4 of the Best Massage Guns For Sore Muscles, According to Physical Therapists

Struggling with muscle discomfort and looking for some relief? The right massage gun can make a huge difference.
So you can kick back, relax, and get more comfortable.
So you can kick back, relax, and get more comfortable. / Therabody
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Whether you work out at home, at the gym, or not at all, a massage gun is a great tool to relieve muscle discomfort and get you a step closer to relaxation on a daily basis. To learn more about how this device really works, we spoke with four physical therapists to find out how to safely use massage guns, what they consider to be the best models and brands available, and other tips.

What Is a Massage Gun?

According to Dr. Karena Wu, physical therapist and owner of ActiveCare Physical Therapy in New York City and Mumbai, India, massage guns move tissues up and down quickly through either striking percussive force or high-frequency vibration wave therapy. This helps increase blood flow to an area and may promote better circulation as well as reduce muscle pain and discomfort. “Almost anyone looking to increase fluid movement to the soft tissues, [and] reduce tightness and pain, can benefit from a massage gun, as they are meant to be a form of [at-home] self-massage,” Wu tells Mental Floss.

When browsing for massage guns, you’ll see a lot of labels touting PPM. This stands for “percussions or strokes per minute,” and it measures the speed at which a massage gun’s head kneads your muscles. PPMs can range from 1200 to 3400, with the higher speeds providing a more intense massage, Wu explains. However, Dr. Rahul Shah, an orthopedic spine and neck surgeon at Premier Orthopaedic Spine Associates in New Jersey, cautions against too much force. Pressure that is too strong could result in injury, especially if you have sensitive skin or have never used a massage gun before. Dr. Sarah Clampett, a physical therapist at Origin in California, recommends getting a massage gun with a wide PPM range to find the speed that works best for your body.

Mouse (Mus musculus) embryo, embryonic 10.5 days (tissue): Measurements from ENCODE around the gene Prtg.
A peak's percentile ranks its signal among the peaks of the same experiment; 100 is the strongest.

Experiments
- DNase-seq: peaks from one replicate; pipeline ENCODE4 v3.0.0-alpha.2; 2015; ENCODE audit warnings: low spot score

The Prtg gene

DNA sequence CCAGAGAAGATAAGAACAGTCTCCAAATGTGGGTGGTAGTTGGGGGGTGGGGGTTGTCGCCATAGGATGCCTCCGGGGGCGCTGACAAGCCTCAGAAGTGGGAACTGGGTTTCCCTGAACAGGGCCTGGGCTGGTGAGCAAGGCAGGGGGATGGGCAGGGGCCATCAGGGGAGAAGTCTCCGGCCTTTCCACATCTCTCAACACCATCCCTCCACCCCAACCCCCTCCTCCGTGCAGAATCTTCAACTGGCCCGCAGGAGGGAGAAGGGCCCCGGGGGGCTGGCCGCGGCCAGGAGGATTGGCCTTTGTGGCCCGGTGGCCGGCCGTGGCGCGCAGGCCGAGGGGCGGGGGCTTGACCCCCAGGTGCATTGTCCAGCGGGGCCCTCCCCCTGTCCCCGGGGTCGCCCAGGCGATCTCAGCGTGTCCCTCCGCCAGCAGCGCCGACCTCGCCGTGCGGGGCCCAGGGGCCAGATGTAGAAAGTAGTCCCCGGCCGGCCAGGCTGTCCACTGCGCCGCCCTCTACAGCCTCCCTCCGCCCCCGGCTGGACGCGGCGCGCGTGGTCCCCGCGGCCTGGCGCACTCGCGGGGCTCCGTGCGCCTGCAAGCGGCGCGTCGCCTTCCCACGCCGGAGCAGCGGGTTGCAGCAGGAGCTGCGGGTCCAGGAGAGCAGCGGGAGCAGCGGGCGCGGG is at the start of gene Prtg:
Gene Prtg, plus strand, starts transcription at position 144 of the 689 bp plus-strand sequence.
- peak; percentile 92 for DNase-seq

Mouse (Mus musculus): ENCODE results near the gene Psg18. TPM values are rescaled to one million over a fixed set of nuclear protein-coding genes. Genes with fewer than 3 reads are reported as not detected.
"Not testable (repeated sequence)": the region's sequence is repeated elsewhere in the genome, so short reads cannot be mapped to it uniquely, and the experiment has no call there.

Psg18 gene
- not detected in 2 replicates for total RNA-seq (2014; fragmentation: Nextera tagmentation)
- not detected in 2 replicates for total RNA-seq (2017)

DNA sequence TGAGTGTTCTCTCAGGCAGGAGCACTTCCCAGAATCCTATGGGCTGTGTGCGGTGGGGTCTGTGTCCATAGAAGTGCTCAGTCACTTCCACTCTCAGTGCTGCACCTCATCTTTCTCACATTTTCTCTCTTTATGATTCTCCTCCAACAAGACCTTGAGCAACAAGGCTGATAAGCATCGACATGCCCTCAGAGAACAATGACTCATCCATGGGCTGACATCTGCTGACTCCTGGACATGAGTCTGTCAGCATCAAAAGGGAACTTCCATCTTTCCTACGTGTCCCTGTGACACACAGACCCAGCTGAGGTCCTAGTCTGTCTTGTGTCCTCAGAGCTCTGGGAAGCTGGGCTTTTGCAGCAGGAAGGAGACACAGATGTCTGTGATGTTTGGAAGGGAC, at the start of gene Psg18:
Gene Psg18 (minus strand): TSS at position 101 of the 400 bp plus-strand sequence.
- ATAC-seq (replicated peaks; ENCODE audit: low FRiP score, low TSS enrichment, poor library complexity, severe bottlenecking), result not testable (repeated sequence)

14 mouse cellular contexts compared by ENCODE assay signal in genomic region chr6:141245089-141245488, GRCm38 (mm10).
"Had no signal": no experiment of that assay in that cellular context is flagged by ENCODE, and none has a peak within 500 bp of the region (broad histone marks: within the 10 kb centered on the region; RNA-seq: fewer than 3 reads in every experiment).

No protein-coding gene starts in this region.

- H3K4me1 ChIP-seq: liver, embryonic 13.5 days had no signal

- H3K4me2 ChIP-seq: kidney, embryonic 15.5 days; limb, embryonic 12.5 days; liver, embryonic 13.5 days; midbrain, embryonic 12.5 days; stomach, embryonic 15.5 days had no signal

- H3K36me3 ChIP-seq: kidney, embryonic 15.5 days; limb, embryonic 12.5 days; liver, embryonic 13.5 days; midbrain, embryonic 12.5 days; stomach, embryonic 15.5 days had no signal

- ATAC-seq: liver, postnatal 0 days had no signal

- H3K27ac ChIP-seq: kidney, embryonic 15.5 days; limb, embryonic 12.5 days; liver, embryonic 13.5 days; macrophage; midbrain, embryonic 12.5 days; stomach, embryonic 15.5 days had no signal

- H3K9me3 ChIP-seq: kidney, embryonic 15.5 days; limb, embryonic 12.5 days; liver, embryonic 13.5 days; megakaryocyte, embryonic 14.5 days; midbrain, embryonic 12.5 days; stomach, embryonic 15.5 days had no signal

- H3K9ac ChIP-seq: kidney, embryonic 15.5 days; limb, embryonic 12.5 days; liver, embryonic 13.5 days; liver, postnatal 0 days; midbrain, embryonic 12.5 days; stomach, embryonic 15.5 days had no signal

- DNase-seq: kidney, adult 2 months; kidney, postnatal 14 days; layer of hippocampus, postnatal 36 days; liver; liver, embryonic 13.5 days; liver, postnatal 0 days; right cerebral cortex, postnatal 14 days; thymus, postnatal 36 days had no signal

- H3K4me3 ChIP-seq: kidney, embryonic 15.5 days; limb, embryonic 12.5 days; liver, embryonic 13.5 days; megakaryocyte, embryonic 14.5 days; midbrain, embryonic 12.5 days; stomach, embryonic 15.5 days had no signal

No matter what, it’s important to do your homework before you buy one, Wu says, because there’s no one-size-fits-all approach when it comes to massage guns. Certain models and attachments might work better for you, depending on your needs. “[It’s] best to do the research on weight, speeds, number of attachments, battery life, stall force, percussions per minute, and costs before purchasing,” Wu says.

How Do You Use a Massage Gun—And What Are The Risks?

To properly use a massage gun, focus on parts of your body with more muscle mass like your shoulders, back, or glutes. Many massage guns come with an adjustable range of PPMs, so listen to your body and change the speed depending on what feels right. Simply turn on the gadget and focus it on the area that needs massaging. Dr. Shashank Davé, an associate professor of clinical physical medicine and rehabilitation at the Indiana University School of Medicine, told Consumer Reports that a session should range between six and 10 minutes.

All our experts also warned against using a massage gun on areas of the body with less muscle mass, such as the jawline, ankles, wrists, or shins, as these areas could be too sensitive for intense percussive massage. If you want to massage your whole body and provide relief to more tender areas, Wu recommends attaching a dampener to your massage gun.

If you’re pregnant and interested in using a massage gun, experts urge caution. Clampett’s clinic, Origin, focuses on women, including those who may be pregnant, post-partum, or still trying. Clampett warned that massage guns could do more harm than good for those who are expecting. “Blood volume and blood flow [increase] during pregnancy, so a massage gun could potentially cause blood clots, particularly in the lower legs,” Clampett says.

If pregnant people want to use a massage gun, she suggests that they first consult their doctor and then do so carefully only on the neck and upper back. Experts also noted that anyone with bone fractures, bleeding disorders, or blood circulation issues should also be cautious about using a massage gun. Of course, before you start any medical regimen, consult with a trusted healthcare professional about the pros and cons.

The Best Massage Guns To Try Now

1. Best overall: Therabody Theragun Elite and Prime; From $229